Recent guidelines have suggested that starting dialysis on kidney disease patients before their kidney function has significantly declined may itself, potentially, harm the patients.
When William Clark, MD (Scientist at Lawson Health Research Institute and Professor at The University of Western Ontario, in London, Canada) and his colleagues studied 25,901 patients who started dialysis in Canada between 2001 and 2007, they found that patients have been initiating dialysis at increasingly higher levels of kidney function; however, patients who started dialysis early during their disease had an 18% increased risk of dying prematurely compared with patients who started dialysis late in their disease and this increased risk cannot be entirely explained by an imbalance in baseline characteristics. Death rates were significantly different at 6, 12, 30, and 36 months between the two groups. "This research indicates that a well intentioned rising trend of early initiation of hemodialysis in patients shows no benefit and possible harm," said Dr. Clark. "Hopefully this information will curb the rising trend in early dialysis initiation and stimulate research to determine the optimal time for initiation of dialysis therapy."
AdvertisementStudy co-authors include Yingbo Na (Canadian Institute of Health Information); Steven Rosansky, MD, Kirby Jackson (University of South Carolina); Jessica Sontrop, PhD, Jennifer Macnab, PhD, Louise Moist, MD (The University of Western Ontario); Richard Glassock, MD (UCLA); and Paul Eggers, PhD (National Institute of Diabetes and Digestive and Kidney Diseases).
Disclosures: Dr. Glassock is a consultant for Aspreva, FibroGen, Genentech, Bristol-Myers-Squibb, BioMarin, Wyeth, Eli Lilly, Novartis, Gilead Sciences, QuestCor, UpToDate, and Lighthouse Learning; he holds ownership in La Jolla Pharm and Reata. All other authors reported no financial disclosures.
The study abstract, "Higher eGFR at Dialysis Initiation Is Associated with Increased Mortality," [TH-FC044] will be presented as an oral presentation on Thursday, November 18, 2010 at 5:06 PM MT in Room 203 of the Colorado Convention Center in Denver, CO.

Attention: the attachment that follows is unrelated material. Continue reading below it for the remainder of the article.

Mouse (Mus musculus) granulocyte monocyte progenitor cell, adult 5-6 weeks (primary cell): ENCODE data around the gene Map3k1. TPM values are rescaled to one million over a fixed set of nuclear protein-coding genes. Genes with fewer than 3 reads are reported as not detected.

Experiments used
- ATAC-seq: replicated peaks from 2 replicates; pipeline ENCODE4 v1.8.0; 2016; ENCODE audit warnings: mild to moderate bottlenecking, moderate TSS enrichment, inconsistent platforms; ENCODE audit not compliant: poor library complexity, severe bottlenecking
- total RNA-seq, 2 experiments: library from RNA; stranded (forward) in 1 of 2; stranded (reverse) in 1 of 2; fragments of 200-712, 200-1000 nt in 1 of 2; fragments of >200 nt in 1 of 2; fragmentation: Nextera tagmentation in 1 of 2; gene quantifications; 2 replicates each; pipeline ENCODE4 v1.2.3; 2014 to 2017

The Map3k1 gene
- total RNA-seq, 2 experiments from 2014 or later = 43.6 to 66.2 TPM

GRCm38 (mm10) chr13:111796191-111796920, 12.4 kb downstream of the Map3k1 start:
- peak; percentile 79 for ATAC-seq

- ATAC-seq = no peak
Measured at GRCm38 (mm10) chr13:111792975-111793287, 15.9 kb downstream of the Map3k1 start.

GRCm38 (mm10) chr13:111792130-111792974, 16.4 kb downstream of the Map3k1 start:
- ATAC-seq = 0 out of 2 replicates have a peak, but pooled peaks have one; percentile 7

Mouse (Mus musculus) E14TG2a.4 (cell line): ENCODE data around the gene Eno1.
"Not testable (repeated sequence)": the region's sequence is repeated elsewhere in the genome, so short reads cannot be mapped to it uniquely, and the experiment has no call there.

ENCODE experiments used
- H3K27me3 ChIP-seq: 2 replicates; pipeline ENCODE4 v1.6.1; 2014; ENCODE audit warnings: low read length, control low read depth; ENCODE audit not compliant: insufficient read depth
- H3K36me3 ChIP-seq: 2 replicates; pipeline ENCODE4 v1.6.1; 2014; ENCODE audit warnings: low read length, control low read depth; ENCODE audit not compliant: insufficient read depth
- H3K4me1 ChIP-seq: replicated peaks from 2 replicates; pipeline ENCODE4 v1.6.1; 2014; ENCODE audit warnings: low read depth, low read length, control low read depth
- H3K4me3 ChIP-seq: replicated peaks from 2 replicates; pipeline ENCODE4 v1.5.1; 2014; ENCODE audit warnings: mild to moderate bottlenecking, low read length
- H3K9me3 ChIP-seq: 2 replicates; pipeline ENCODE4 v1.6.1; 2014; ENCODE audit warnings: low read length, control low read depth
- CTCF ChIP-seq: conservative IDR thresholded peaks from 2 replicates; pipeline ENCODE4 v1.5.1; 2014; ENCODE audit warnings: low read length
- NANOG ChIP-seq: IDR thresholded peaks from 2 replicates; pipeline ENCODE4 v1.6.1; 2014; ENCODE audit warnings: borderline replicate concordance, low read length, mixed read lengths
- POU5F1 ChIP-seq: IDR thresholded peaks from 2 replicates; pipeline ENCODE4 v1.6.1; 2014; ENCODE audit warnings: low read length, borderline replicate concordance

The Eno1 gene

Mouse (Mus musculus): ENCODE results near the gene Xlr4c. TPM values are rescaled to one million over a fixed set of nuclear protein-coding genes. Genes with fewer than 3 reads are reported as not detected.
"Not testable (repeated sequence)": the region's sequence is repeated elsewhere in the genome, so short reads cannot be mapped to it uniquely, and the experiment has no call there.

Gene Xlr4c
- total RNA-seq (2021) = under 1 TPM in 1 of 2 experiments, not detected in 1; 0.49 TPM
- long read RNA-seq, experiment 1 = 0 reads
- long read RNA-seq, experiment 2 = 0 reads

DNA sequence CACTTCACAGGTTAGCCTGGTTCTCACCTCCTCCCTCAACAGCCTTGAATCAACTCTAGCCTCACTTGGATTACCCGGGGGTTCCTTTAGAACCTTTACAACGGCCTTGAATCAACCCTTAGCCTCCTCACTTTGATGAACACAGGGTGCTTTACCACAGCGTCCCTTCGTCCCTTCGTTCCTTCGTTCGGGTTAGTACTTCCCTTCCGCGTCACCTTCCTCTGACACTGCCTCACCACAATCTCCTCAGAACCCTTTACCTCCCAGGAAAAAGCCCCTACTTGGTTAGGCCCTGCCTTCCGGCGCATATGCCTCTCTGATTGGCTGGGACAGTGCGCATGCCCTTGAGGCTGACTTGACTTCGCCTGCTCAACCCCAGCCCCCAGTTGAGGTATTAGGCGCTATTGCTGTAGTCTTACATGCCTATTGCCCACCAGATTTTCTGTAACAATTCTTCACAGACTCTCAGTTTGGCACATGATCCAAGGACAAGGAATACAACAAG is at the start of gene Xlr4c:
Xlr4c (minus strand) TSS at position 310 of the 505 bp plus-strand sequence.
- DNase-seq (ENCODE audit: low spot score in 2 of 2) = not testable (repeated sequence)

2. Home Dialysis Saves Money Over In-Center Dialysis and Provides Potential Benefits
Home-based hemodialysis provides several potential benefits for kidney disease patients over traditional in-facility-based dialysis. It allows an increased dose of dialysis in addition to smoother removal of fluids; patients also potentially benefit from doing treatments in their own homes and on their own schedules. Paul Komenda, MD (University of Manitoba and the Seven Oaks General Hospital, in Winnipeg Canada) and his colleagues developed an economic model to compare the costs for providing three types of dialysis in Australia, Canada, and the United States: conventional in-center (ICHD), conventional home (CHHD), and nocturnal (nighttime) home hemodialysis (NHHD). The analysis, which included a systematic review of published and observational data, found that ICHD costs are stable over time and driven by staffing, medications, and infrastructure costs. CHHD and NHHD costs in the first year are driven by costs for medication, patient training, machines, consumables, and home preparation. Subsequent year costs are driven by medications, consumables, and hospitalization costs. Costs for CHHD and NHHD were comparable to ICHD in the first year and less than ICHD in subsequent years.
Study co-authors include Manish Sood, MD (University of Manitoba and the Seven Oaks General Hospital); and Susan Garfield, Amy White Poret, and Meghan Gavaghan (Bridgehead International).
Disclosures: The research was funded via an unrestricted research grant from Baxter Healthcare Corp. The authors reported no other financial disclosures.
The study abstract, "A Costing Model for Use in Evaluating the Fiscal Impact of Home Versus In-Center Dialysis within Various Healthcare Systems," [TH-FC124] will be presented as an oral presentation on November 18, 2010 at 5:42 PM MT in Korbel 4D of the Colorado Convention Center in Denver, CO.
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